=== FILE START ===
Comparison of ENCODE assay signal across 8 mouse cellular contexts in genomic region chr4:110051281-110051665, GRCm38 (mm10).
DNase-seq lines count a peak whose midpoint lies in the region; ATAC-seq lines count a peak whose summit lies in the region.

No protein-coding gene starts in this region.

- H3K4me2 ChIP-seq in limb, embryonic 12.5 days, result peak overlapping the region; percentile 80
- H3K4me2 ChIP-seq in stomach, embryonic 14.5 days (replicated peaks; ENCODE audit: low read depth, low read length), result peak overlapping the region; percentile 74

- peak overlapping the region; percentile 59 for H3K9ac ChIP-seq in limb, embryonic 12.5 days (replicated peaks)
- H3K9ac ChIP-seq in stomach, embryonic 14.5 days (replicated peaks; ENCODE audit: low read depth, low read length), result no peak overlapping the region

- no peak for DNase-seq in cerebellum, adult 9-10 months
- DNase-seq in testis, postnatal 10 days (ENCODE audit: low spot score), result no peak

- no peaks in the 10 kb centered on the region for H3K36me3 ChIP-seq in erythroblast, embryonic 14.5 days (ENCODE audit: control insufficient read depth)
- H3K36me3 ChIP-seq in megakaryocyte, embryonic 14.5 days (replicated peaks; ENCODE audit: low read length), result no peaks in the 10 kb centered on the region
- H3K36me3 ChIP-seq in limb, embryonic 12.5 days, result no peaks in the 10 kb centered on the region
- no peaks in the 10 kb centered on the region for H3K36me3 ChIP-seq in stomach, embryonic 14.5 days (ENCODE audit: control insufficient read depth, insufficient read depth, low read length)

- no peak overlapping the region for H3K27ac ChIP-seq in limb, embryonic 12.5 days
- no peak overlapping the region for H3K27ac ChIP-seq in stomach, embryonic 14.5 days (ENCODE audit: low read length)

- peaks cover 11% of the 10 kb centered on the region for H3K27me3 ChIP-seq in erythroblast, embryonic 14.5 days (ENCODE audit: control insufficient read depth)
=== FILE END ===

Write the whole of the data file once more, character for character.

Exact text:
Comparison of ENCODE assay signal across 8 mouse cellular contexts in genomic region chr4:110051281-110051665, GRCm38 (mm10).
DNase-seq lines count a peak whose midpoint lies in the region; ATAC-seq lines count a peak whose summit lies in the region.

No protein-coding gene starts in this region.

- H3K4me2 ChIP-seq in limb, embryonic 12.5 days, result peak overlapping the region; percentile 80
- H3K4me2 ChIP-seq in stomach, embryonic 14.5 days (replicated peaks; ENCODE audit: low read depth, low read length), result peak overlapping the region; percentile 74

- peak overlapping the region; percentile 59 for H3K9ac ChIP-seq in limb, embryonic 12.5 days (replicated peaks)
- H3K9ac ChIP-seq in stomach, embryonic 14.5 days (replicated peaks; ENCODE audit: low read depth, low read length), result no peak overlapping the region

- no peak for DNase-seq in cerebellum, adult 9-10 months
- DNase-seq in testis, postnatal 10 days (ENCODE audit: low spot score), result no peak

- no peaks in the 10 kb centered on the region for H3K36me3 ChIP-seq in erythroblast, embryonic 14.5 days (ENCODE audit: control insufficient read depth)
- H3K36me3 ChIP-seq in megakaryocyte, embryonic 14.5 days (replicated peaks; ENCODE audit: low read length), result no peaks in the 10 kb centered on the region
- H3K36me3 ChIP-seq in limb, embryonic 12.5 days, result no peaks in the 10 kb centered on the region
- no peaks in the 10 kb centered on the region for H3K36me3 ChIP-seq in stomach, embryonic 14.5 days (ENCODE audit: control insufficient read depth, insufficient read depth, low read length)

- no peak overlapping the region for H3K27ac ChIP-seq in limb, embryonic 12.5 days
- no peak overlapping the region for H3K27ac ChIP-seq in stomach, embryonic 14.5 days (ENCODE audit: low read length)

- peaks cover 11% of the 10 kb centered on the region for H3K27me3 ChIP-seq in erythroblast, embryonic 14.5 days (ENCODE audit: control insufficient read depth)